- Why Go into Horticulture
- Student Stories
Why Should You Go into Horticulture?
The Horticulture program combines hands-on learning and classroom teaching to develop the skills students need to manage ornamental and food crop plants. Students choose between the Associate of Science (AS) or the Associate of Applied Science (AAS) professional-technical degree. The AS transfer degree is designed for students who transfer to Oregon State University while the AAS is designed for students who will start a job in the industry. A horticulture degree enables students to find jobs in landscaping, greenhouse management nursery production, tree care, turf management as well as gardening.
All career information and statistics listed below are based off of the State of Oregon. For more information go to our Career Coach page.
Median Earnings: Annual Openings:Median Earnings: Annual Openings:Median Earnings: Annual Openings:Median Earnings: Annual Openings:
The LBCC greenhouse is an integral part of teaching and learning in the Horticulture, Crop Production, and Profitable Small Farms programs. The greenhouse is climate controlled and equipped with plant and potting benches and a fully-automated irrigation system.
It houses a permanent collection of flowering perennial plants and succulents. The landscape around the greenhouse contains many woody perennials used in horticultural classes.
Lab sections of many agricultural courses are taught in the greenhouse. In addition, biology students use it for scientific inquiry, and budding artists in the LBCC Visual Arts program use it to find inspiration in their creative work.
Hear what a former student has to say about the Horticulture Program
Associate of Applied Science, Horticulture, 2012 graduate
Lives in Albany, farms in Jefferson
Little chalk-board labels, earthy woven baskets full of produce, and gunnysack table cloths gives the Camron Ridge Farmstead stand at the Albany Farmer's Market that rustic, homegrown feel that beckons you to "come on in."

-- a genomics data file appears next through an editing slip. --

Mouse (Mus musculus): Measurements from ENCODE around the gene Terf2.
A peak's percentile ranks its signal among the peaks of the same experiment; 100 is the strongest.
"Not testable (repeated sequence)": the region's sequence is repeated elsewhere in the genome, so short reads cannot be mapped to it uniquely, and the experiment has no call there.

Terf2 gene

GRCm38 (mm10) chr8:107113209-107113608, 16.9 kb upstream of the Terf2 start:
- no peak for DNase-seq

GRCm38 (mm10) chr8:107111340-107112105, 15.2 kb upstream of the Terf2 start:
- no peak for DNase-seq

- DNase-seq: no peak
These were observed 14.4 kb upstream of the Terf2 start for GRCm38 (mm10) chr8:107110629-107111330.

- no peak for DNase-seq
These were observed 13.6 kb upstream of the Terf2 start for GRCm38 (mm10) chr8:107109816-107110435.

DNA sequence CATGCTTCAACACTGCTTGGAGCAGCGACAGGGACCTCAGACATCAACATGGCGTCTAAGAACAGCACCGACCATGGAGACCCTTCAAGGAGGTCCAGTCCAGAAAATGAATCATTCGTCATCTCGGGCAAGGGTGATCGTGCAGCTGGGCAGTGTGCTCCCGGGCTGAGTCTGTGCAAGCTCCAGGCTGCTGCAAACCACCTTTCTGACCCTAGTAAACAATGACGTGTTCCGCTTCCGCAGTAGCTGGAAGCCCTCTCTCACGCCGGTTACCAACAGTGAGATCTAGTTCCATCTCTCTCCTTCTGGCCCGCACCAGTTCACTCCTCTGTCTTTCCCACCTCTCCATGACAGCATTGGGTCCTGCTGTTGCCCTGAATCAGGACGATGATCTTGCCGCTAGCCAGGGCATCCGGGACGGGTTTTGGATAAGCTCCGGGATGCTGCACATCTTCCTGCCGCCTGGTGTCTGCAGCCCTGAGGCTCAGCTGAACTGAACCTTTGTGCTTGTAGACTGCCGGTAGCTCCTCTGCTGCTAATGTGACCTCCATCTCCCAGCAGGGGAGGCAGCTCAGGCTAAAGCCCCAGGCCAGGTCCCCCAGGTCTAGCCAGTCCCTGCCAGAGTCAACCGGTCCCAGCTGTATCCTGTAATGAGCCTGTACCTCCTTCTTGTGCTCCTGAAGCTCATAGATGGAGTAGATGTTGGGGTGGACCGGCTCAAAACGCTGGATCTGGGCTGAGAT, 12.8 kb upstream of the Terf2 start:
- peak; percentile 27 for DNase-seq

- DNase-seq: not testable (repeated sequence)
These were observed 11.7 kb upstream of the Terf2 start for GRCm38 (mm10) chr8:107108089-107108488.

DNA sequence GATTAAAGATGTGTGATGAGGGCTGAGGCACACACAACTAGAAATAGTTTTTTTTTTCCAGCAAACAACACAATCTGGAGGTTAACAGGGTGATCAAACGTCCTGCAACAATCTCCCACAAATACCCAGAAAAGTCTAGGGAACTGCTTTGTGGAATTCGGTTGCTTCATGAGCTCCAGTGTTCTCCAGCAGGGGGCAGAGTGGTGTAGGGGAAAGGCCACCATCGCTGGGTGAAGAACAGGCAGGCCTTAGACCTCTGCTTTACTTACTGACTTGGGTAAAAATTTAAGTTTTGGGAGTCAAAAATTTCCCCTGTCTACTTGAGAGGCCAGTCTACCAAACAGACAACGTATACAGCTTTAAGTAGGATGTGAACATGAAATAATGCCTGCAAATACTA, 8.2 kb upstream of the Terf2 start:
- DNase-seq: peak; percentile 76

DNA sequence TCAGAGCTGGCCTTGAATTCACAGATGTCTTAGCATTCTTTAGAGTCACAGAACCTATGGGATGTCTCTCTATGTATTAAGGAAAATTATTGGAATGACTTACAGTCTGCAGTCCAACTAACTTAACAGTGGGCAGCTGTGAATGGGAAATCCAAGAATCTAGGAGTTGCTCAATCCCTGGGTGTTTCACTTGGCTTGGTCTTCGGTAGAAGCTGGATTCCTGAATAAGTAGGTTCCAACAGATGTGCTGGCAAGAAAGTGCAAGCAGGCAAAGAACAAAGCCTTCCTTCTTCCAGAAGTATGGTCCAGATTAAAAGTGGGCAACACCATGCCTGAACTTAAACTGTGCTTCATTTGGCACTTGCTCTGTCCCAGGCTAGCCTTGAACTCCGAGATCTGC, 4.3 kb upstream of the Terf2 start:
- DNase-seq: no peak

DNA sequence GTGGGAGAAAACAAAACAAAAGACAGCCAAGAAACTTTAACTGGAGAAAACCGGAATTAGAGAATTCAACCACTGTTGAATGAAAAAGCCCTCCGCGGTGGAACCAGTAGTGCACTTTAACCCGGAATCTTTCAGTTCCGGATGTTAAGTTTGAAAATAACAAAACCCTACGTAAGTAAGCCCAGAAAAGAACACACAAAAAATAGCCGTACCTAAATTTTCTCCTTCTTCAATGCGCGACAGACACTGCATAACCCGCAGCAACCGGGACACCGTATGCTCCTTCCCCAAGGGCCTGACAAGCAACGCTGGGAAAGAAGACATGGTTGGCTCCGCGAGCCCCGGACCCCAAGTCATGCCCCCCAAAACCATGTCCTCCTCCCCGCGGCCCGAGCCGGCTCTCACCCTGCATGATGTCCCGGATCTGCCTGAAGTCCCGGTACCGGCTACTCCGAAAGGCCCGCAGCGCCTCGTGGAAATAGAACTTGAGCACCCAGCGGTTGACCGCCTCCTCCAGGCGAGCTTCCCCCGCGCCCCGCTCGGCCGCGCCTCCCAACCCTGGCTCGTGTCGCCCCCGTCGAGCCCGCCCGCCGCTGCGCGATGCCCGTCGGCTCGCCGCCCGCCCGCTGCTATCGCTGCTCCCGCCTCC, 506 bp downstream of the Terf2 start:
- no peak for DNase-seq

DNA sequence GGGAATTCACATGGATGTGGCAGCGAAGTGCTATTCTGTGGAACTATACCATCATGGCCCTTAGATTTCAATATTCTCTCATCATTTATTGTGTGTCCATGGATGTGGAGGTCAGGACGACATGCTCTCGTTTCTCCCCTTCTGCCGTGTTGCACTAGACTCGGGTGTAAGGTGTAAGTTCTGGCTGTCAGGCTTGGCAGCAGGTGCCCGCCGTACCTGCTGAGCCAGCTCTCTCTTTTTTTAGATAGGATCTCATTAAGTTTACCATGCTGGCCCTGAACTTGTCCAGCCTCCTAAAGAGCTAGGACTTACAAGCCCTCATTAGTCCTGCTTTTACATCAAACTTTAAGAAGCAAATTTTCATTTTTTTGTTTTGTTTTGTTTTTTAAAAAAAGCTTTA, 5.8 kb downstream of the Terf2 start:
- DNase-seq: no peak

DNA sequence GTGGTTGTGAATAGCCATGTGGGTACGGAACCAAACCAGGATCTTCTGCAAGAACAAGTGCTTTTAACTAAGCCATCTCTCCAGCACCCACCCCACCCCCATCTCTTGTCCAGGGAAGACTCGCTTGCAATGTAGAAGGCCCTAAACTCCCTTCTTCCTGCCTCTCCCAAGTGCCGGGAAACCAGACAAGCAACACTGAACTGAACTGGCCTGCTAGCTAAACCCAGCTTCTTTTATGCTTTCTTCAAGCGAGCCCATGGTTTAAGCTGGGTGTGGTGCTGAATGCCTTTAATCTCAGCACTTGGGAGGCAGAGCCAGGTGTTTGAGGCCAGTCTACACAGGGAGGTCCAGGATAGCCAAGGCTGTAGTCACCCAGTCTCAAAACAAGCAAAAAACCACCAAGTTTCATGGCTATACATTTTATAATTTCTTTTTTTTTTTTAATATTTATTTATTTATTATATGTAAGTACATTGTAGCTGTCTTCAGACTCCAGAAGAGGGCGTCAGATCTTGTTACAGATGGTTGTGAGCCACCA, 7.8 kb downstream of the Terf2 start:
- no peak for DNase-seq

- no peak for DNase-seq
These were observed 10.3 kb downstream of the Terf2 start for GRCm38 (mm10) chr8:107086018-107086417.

It's just the look and feel that Liz Shinn, LBCC horticulture graduate, was going for in her family run stand.
"I did a lot of research to find the look that I wanted," says Liz. "Running the stand at LBCC's farmers market helped, because our instructors let us be as creative as we wanted to when marketing the college farm products."
Before coming to LBCC to study, Liz already knew she wanted to run her own farm, she just wasn't sure of exactly what she would be farming.
"The horticulture program allowed me to dip my toes into many different aspects of farming and agriculture," explained Liz. "I learned about conventional as well as organic farming, and studied everything from plant propagation to raising animals to landscape design."
That variety helped Liz hone-in on her interests, and growing food came to the top.
"When I used to go grocery shopping, I thought all food was safe because it was sold in a store," said Liz. "Leaning about organic growing methods made me realize that wasn't always true."
In 2013, Liz started selling her vegetables at farmers market at the community market stand. She ended up running that stand for a year before moving to her current double-booth stand in a prime location. Although not certified organic, the Shinn's follow organic growing practices.
With only two acres of the 214-acre farm in Jefferson farmed their stand, the Shinn's are not lacking for variety or abundance. About 80 free-range chickens provide eggs for the Shinn's stand as well, but you have to get there early – they sell fast on busy market days.
Once owned by husband Chad's grandfather, most of the farm is currently leased for grass seed and mint production – something the Shinn's are working to slowly reclaim.
In addition to her farmers market stand, this year Liz started a Community Supported Agriculture (CSA) program, which supports 13 families with boxes of fresh produce each week.
Digging into a black tote full of CSA produce, Liz talked about her vision for helping people eat healthier and live better lives.
"I think it's important for people to see the direct link between their food and the farmer who grows it," she explained while rearranging the salad greens, corn, zucchini, and other vegetables picked fresh that morning for her customers. "The CSA boxes help me see what customers are looking for. If I don't get a lot of requests for a certain item, I may not grow that one, so I focus more on what my customers want. Eventually, we want to become a full-diet CSA, which means customers can get their grains, beans, eggs, pork and beef, and maybe some dairy from our farm."
As a LBCC student, Liz ran the Horticulture farmers market stand, part of the program's hands-on learning.
Story & photos: Lori Fluge-Brunker, LBCC College Advancement Marketing Office
Calapooia Center, CC-109, (541) 917-4410
Horticulture Program Information
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